Rethinking Charitable Giving
When we hear the term fundraising, it seems we development professionals are automatically preconditioned to think a certain way about it. Why is it we don’t blink when we hear about the latest launch of a tech product worth a billion dollars, but we shrink at the thought of using money to get people to invest in services that help others? What about the disconnect between our perceptions of the executive director doing his or her best to manage the daily operations of a nonprofit and that of a CEO who can make charitable contributions for tax reasons yet still be called a philanthropist?
The answers aren’t easy, but the questions themselves point to fundamental issues in the way development professionals approach fundraising. This is what Dan Pallotta, American entrepreneur and humanitarian activist, discussed in his TED presentation last year on the subject “The Way We Think About Charity is Dead Wrong.”
While you can read the transcript and watch the full presentation of the discussion in its entirety for yourself, we wanted to focus on two areas that strike at our hearts as marketers and ones in which Pallotta makes some arguable points: advertising and pursuing new ideas for generating revenues.
First, let’s discuss advertising.
Why is it that charities and nonprofits are somewhat reluctant to commit resources to it? Rolex watch manufacturers, clothing designers, entertainment superstars, sports figures and leisure enthusiasts pound us with their messaging, but what about the charities and the nonprofits themselves? To get people to give of themselves, to instill in them the desire to help others, you need to get the message out to them, and yes, that means spending money to receive donations. A well-targeted advertising plan can help you reach the people who are most likely to read, see, hear and respond to your organization’s needs. Make sure advertising is a topic discussed around your conference room table.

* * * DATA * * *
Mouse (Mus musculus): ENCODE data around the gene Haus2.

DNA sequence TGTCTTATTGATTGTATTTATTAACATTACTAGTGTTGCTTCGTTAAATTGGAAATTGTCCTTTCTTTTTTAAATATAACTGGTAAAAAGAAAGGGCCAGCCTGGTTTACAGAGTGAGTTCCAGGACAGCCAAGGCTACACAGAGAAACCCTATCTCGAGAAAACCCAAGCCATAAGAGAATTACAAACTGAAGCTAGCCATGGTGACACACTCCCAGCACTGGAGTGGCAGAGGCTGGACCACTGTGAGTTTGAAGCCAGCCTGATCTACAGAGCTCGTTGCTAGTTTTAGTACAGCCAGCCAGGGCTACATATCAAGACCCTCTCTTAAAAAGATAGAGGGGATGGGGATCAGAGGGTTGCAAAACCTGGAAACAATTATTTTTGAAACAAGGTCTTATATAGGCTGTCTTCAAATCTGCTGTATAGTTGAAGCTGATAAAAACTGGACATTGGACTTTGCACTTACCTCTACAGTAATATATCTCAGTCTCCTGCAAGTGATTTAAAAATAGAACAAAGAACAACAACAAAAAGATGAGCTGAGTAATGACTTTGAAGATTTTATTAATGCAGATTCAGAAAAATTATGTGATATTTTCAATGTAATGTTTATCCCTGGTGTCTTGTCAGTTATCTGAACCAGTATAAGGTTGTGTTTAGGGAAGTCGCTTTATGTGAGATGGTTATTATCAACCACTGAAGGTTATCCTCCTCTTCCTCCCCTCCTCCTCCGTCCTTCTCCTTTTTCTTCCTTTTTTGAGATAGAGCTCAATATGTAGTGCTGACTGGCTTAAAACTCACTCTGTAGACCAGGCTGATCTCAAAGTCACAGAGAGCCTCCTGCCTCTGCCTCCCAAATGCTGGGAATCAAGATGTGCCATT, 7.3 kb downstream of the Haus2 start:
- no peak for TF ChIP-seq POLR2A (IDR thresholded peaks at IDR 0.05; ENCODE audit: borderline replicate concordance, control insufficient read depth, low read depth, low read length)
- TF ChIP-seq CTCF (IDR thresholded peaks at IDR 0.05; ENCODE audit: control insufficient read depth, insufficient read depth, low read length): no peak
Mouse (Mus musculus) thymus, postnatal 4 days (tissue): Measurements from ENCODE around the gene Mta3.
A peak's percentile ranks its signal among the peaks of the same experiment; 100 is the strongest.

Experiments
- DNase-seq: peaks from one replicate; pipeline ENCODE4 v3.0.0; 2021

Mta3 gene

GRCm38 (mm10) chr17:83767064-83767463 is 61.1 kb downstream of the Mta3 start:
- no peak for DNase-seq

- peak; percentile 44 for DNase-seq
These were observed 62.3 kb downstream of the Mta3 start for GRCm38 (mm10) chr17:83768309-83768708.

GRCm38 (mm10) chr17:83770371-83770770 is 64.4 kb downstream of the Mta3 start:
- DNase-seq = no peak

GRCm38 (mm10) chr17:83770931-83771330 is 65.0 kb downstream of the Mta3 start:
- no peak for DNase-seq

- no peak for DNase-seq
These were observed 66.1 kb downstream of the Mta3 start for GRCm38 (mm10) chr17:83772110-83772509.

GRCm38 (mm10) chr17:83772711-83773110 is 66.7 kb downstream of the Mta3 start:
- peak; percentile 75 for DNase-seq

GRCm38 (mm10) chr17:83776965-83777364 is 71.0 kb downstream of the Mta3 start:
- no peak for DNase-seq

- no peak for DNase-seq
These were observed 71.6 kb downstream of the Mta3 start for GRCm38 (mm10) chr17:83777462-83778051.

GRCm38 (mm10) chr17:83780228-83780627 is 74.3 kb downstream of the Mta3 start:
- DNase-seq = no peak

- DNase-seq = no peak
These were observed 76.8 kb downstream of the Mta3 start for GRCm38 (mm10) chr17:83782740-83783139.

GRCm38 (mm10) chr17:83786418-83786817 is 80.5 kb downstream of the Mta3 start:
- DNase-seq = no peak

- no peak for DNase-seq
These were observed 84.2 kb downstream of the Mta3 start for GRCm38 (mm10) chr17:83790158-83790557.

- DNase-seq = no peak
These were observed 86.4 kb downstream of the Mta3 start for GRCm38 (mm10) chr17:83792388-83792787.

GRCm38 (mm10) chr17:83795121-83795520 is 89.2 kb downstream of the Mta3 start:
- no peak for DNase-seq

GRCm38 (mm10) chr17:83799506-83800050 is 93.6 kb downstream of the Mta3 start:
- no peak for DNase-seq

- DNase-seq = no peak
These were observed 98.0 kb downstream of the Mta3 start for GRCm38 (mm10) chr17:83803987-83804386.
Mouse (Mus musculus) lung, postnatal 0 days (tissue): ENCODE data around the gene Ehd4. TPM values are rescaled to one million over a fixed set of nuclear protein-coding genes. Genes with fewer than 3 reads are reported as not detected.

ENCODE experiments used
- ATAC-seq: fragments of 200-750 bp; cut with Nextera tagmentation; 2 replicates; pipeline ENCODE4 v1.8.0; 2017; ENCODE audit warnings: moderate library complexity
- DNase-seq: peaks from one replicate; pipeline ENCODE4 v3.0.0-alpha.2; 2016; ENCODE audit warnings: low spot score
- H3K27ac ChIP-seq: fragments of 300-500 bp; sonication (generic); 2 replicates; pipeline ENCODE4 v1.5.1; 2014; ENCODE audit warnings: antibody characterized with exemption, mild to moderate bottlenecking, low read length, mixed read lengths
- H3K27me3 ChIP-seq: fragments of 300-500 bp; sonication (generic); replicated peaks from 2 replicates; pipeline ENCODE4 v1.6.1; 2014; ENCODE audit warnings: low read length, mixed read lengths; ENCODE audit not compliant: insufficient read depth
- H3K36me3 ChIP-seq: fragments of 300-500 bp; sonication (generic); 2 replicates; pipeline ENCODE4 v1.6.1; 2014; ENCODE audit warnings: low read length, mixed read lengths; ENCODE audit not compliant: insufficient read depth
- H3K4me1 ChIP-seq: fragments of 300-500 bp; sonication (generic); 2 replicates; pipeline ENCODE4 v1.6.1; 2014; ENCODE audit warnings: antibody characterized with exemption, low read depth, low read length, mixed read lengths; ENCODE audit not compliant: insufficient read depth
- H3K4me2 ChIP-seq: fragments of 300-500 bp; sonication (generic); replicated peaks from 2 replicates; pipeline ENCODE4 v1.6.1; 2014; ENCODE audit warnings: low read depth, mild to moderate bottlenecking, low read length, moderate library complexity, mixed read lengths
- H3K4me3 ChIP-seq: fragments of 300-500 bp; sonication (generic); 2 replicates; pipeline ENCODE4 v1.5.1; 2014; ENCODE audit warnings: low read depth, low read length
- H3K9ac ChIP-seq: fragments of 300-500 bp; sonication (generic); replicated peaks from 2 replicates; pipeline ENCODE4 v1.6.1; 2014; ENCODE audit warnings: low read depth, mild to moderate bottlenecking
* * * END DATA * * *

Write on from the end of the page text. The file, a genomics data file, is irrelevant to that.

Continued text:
Then there’s the question of risk.
Pallotta argues that while Disney can invest $200 million to produce a film that may flop, “nobody calls the attorney general.” But a nonprofit may be reticent to approach something innovative for fear of repercussions if the project fails. Pallotta’s point — and we agree — is the abhorrence of failure ultimately chokes out any ideas of innovation. While we’re not advocating being wild and reckless with your fundraising approaches, we are saying to be cool and calm, and calculate the cost of a feasible, innovative fundraising endeavor.
That leads us to one final point and one that concerns Pallotta —
Do you consider all the members of your team as overhead? Do you cite keeping overhead low as the core reason you’re not committing to advertising or not willing to push the envelope a bit and hold that gala which could potentially net $1 million if you actually executed it? Imagine what you could do instead of looking “overhead” you looked “ahead” to what can be accomplished and what can be achieved for the benefit of those served by your organization.
Just imagine what you and your organization could do.